The Magazine

Arafat's Fat Wallet

As long as he holds the Palestinian purse strings, he still calls the shots.

Aug 25, 2003, Vol. 8, No. 47 • By RICHARD W. CARLSON
Widget tooltip
Single Page Print Larger Text Smaller Text Alerts

Withdrawals and transfers from accounts in Arafat's name are, according to the Wallachs, allowed only under his signature. The Arab Bank in Amman and Cairo, a couple of Swiss banks, and the Chase Bank and HSBC Bank in New York are Arafat's favorites, according to informed sources, though he personally has accounts totaling hundreds of millions of dollars in a dozen other banks around the world. Indeed, all this money protects him from attempts to undermine his leadership. As Arafat himself has said, "He who controls the money has the power."

In the summer of 1993, Yasser Arafat told Larry King, "I don't take a salary. I live off the money I made in Kuwait." Arafat has a reputation for lying, even among his friends, and this one's a whopper. He worked as a modestly paid engineer in Kuwait forty years ago, though he has often claimed it made him a millionaire. A more accurate representation of his personal finances can be gleaned from documents recently publicized by the Middle East Media Research Institute, showing that $5.1 million donated by Arab states to ease the suffering of ordinary Palestinians was diverted to one of Arafat's personal accounts to cover the living and shopping expenses of his wife Suha and his daughter, who live in Paris.

Arafat's ministers are also corrupt, using public funds to build huge houses for themselves, or buy fancy cars, or just to fatten their own bank accounts. In the cache of PA documents seized by Israel last year was evidence that the foreign minister had drawn funds from the Ministry of Finance to pay for the expensive air conditioning system installed in his luxurious Ramallah home. The ministers' names and the details of their corruption are known to the Palestinians sipping sweet coffee at Gaza cafés, and there is great cynicism about the PA among Palestinians because of it. "There's no question the PA is deep in thievery," says a retired CIA officer with experience in the Mideast, "and they are deeply resented by your average Palestinian."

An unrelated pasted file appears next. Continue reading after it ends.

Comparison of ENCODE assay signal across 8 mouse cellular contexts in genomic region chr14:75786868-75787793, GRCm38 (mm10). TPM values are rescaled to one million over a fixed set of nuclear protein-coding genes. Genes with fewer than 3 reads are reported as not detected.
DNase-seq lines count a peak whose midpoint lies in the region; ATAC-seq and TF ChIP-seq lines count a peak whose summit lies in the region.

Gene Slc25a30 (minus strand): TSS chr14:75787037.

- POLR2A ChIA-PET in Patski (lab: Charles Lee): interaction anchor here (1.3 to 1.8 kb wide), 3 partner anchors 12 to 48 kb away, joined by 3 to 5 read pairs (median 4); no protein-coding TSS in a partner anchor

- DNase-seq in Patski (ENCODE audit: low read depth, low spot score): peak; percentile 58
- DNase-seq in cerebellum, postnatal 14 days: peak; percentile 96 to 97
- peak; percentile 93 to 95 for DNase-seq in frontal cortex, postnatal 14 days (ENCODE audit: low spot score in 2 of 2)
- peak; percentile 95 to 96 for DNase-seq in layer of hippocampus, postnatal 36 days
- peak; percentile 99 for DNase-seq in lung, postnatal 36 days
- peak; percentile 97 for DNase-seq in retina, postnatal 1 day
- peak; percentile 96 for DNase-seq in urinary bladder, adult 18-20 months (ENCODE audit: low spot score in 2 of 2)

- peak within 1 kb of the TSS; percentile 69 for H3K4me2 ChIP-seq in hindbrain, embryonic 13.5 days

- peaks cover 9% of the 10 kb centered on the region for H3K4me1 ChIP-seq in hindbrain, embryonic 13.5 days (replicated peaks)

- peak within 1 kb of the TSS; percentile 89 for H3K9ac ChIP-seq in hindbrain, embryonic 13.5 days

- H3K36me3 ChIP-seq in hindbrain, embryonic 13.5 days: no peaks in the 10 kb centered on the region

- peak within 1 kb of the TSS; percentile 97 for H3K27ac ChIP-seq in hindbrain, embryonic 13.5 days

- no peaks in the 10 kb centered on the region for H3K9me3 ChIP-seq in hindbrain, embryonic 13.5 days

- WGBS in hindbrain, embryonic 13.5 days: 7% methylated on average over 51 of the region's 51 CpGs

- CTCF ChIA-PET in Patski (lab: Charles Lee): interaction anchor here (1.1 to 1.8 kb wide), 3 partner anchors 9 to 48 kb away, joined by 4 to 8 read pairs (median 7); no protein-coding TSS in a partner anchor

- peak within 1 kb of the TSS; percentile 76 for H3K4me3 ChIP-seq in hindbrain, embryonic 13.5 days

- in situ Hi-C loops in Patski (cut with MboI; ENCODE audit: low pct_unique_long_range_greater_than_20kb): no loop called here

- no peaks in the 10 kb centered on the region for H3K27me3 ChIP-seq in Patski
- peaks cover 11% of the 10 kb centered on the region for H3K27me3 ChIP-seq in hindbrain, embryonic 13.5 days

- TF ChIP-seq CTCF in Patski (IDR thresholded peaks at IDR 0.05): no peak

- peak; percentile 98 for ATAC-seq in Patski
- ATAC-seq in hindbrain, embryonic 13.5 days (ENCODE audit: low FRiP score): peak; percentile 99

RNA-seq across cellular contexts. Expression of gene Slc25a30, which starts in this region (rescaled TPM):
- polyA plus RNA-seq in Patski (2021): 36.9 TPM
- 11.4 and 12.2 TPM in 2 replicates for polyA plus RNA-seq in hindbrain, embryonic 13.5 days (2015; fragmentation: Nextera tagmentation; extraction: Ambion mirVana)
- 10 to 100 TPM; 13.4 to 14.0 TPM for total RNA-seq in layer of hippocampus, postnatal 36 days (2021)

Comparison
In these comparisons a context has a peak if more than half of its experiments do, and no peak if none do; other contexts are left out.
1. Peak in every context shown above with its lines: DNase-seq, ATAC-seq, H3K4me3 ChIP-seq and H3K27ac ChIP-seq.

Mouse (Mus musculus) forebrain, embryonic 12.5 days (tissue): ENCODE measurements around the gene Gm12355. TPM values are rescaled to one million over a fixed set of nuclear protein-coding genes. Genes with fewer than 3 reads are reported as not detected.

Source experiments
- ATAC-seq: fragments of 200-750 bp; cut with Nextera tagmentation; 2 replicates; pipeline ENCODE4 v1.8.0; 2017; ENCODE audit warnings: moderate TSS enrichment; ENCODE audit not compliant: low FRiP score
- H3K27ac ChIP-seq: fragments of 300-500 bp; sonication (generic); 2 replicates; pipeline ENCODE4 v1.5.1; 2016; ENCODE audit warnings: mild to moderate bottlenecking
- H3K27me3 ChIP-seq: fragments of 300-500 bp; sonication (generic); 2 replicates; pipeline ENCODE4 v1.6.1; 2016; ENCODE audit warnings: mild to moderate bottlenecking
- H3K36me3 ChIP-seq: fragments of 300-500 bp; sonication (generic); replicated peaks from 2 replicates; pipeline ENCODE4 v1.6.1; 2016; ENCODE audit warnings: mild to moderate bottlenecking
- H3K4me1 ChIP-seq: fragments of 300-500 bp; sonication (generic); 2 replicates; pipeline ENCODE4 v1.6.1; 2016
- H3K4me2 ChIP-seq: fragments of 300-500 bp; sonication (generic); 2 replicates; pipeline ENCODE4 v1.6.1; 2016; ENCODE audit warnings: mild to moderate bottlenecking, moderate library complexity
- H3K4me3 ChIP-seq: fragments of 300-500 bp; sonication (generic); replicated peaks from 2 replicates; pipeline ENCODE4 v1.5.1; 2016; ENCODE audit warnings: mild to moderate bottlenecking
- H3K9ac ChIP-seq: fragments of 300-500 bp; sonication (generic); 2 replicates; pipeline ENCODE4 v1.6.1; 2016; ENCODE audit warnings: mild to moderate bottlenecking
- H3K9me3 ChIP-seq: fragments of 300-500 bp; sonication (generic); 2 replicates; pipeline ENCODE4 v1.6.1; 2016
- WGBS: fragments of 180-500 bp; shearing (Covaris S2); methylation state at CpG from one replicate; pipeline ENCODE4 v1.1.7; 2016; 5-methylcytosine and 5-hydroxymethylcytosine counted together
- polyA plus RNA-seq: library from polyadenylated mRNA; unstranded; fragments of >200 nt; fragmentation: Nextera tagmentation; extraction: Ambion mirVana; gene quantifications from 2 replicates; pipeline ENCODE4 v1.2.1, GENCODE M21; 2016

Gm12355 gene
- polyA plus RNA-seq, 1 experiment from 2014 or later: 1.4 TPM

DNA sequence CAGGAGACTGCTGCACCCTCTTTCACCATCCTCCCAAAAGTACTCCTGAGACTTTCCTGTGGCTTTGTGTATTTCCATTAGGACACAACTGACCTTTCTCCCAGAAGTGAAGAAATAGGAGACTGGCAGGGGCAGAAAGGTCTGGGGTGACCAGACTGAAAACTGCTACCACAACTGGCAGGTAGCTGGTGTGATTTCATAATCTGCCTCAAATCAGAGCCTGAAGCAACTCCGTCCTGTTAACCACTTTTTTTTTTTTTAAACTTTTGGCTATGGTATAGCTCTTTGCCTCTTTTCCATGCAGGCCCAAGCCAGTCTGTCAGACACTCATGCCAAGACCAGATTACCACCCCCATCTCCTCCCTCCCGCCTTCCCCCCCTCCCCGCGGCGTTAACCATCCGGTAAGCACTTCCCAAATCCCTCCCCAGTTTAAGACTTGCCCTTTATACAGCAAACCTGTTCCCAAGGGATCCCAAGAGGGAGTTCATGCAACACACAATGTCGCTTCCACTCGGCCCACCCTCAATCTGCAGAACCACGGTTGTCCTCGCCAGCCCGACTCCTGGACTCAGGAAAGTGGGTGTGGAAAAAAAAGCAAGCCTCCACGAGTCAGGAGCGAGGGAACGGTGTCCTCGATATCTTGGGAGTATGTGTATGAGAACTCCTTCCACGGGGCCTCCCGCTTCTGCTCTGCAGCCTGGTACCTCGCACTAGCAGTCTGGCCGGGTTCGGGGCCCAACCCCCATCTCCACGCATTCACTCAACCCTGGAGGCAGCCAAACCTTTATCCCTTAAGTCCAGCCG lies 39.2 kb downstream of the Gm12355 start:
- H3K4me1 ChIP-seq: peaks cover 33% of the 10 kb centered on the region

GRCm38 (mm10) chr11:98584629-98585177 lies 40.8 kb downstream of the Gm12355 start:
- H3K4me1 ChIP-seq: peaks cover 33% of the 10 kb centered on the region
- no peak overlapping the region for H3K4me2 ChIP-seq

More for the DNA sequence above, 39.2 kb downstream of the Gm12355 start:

The president spoke last week of establishing a joint U.S.-Palestinian economic effort, presumably to give Palestinians the promised $20 million. He said he will send Treasury secretary John Snow and Commerce secretary Don Evans to the Mideast early this fall to take a look at economic conditions. Both men are able, and Evans is one of Bush's closest friends. Perhaps they can help. They should look long and hard at the Palestinian Authority, but first they should send minions to talk to a few of those Palestinians sipping sweet coffee in the Gaza cafés and get the names of the PA bureaucrats who are using the money as if it were their own. Of course, the first name on the list will be Yasser Arafat.

Richard W. Carlson is vice chairman of the Foundation for the Defense of Democracies, a Washington think tank concerned with terrorism, and a columnist for The Hill newspaper.